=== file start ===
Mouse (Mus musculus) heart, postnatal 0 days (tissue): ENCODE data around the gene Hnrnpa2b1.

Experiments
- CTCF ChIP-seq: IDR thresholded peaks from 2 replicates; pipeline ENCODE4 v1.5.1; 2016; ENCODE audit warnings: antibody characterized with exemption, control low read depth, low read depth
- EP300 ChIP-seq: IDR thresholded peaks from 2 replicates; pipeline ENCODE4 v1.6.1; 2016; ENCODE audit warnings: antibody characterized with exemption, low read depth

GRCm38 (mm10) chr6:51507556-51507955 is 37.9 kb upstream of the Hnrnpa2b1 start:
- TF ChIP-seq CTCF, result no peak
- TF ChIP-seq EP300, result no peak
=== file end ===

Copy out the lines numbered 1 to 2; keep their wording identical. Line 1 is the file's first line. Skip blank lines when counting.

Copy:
Mouse (Mus musculus) heart, postnatal 0 days (tissue): ENCODE data around the gene Hnrnpa2b1.

Experiments